Bill and Janie lost their house to foreclosure about a year ago.  So if the go ahead and file bankruptcy now, the two years after bankruptcy and three years after foreclosure will end at about the same time.    If they wait to see if Fannie or Strategic sues them for the $137,000–maybe a year and a half from now–then the two year waiting period after bankruptcy would start then.  and that would put off their chance to buy a house again.

(Actually, they wouldn’t even have to sue.  If Strategic or Fannie waited a year and then hit their credit report–bam–then they’d have to file bankruptcy or never get back to good credit.)

So rather than wait and see what happens next–and take a chance on ruining their credit just as it was getting good again–they decide to go ahead and file bankruptcy now.

It was a close call, but it makes sense to me.   (So I still don’t know if Fannie Mae actually does follow up on its threat to start suing.)

(This is specific to Virginia law.  In about half the states, they cannot sue on a foreclosed first mortgage.   But in Virginia, they can.)

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29

Jul 2010

Before bankruptcy: beating a warrant in debt

Posted by / in Before Bankruptcy, warrant in debt / 64 comments

Bill, not his real name, is filing bankruptcy with me in October.  (He needs a couple more months to finish everything to get his bankruptcy approved.)

Virginia Bankruptcy Lawyer Robert Weed

Virginia Bankruptcy Lawyer Robert Weed

In the meantime, he received a warrant in debt.  Midland Credit Management, a big debt buyer, was suing him on a old Chase card.  He didn’t want to get a judgment and a garnishment while we were waiting for the right time to file the bankruptcy.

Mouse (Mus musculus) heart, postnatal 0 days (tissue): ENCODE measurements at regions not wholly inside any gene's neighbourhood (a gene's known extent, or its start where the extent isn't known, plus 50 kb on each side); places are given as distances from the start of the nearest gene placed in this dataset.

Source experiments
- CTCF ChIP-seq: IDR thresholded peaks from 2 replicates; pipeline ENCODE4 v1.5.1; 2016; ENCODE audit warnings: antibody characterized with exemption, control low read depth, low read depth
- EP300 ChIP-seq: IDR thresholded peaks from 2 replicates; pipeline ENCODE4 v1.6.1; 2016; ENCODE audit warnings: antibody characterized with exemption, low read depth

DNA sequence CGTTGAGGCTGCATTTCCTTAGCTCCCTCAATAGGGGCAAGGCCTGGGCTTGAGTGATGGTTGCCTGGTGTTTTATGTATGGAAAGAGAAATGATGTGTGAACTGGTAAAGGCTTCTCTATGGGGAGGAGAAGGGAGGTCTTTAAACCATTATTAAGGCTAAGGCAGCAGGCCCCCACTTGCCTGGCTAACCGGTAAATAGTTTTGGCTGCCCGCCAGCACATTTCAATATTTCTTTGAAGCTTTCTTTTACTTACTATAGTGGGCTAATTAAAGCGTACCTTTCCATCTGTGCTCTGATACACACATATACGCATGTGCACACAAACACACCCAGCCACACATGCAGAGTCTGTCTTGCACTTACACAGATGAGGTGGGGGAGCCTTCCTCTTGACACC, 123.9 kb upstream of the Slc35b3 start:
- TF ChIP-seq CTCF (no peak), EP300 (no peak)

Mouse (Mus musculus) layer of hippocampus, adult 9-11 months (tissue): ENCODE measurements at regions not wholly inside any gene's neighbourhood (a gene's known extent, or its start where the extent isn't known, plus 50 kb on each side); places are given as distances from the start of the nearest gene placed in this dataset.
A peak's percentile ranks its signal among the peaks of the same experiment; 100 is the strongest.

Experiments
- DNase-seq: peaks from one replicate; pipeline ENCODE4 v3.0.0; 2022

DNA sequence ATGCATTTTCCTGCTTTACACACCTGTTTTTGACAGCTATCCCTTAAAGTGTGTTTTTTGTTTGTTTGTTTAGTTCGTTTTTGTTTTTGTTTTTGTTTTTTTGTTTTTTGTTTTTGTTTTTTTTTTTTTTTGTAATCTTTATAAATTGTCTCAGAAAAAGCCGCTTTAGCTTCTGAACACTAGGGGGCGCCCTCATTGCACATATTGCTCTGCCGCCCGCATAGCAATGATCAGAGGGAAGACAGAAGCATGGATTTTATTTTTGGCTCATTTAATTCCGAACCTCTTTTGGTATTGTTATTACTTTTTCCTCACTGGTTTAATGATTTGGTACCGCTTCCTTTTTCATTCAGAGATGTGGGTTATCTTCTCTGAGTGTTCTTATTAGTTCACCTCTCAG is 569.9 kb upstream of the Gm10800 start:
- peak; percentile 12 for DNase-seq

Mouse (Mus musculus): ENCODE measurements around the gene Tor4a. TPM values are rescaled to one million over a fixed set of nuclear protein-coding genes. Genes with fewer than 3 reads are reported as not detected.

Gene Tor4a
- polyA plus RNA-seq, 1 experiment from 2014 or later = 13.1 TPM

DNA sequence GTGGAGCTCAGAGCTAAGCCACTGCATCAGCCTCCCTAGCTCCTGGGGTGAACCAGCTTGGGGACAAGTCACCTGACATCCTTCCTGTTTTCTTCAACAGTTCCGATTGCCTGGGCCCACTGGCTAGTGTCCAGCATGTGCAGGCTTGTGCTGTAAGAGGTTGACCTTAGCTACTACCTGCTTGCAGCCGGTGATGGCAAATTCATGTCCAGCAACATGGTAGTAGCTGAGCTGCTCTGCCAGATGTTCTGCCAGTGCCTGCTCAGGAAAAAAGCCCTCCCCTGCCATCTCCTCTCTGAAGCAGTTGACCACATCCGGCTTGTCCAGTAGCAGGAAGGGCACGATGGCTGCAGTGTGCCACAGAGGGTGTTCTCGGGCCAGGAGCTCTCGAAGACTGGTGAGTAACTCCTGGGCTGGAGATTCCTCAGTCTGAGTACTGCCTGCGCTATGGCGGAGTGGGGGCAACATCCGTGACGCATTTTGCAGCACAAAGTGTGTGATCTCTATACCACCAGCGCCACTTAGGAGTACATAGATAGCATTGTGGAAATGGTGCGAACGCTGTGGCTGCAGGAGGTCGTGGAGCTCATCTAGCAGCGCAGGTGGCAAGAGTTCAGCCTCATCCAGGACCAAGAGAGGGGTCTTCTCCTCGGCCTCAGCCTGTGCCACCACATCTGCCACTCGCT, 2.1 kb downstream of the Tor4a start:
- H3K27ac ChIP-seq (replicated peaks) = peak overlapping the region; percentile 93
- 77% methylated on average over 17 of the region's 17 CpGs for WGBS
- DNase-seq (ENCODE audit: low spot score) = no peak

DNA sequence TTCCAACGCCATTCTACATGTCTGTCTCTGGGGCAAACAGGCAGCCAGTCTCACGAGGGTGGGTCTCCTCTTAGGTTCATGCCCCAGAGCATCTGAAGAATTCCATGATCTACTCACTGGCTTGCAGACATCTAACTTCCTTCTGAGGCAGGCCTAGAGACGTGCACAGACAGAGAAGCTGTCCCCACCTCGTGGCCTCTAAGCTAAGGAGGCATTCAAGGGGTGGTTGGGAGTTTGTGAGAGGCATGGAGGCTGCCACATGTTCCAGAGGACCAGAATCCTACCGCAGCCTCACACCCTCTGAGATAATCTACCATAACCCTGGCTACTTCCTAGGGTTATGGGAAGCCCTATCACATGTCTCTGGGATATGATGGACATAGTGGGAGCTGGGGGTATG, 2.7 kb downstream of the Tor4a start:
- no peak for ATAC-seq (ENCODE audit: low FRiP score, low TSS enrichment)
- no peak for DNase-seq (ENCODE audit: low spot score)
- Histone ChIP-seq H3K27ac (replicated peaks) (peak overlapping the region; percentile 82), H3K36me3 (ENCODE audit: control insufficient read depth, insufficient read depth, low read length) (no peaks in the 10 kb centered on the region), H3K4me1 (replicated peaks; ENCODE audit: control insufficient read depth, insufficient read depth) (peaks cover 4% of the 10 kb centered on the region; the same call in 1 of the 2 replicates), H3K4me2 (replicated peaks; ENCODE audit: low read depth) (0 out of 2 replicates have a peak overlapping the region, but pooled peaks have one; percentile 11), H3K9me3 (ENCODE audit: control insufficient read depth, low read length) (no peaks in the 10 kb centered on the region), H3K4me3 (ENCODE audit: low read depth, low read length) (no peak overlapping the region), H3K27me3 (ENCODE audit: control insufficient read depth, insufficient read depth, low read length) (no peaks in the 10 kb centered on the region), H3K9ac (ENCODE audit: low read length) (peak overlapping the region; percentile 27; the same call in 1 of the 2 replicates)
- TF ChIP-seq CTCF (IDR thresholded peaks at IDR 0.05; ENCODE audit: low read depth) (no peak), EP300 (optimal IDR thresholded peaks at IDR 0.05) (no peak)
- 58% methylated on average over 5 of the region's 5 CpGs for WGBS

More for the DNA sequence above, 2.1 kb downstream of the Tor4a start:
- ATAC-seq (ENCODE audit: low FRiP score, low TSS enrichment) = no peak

Bill knew, from my warrant in debt website, that he had to go to court on his return date, and tell the judge he wanted a trial.  He had an easy basis for saying he wanted a trial.  “I never heard of Midland Credit Management.  I don’t know who they are or what this is about.”

He asked for a bill of particulars, and Midland’s lawyer asked for grounds of defense.

When Midland submitted their bill of particulars, they wrote they had bought the debt from Chase, and Bill owed Chase $4822.

For Bill’s grounds of defense, he wrote to the court and Midland’s lawyer that there were no documents showing that Midland really bought the debt from Chase; and that Midland had no evidence of how much he owed Chase–they would need a witness from Chase to prove that.

Bill was nervous on his warrant in debt trial date, but it was easy.  When they called his name, the lawyer for Midland said, “Your Honor, this is our first dismissal of the day.”  The Judge then turned to Bill and scolded him slightly to be financially responsible.  Then he  said, you won today,  you are free to go.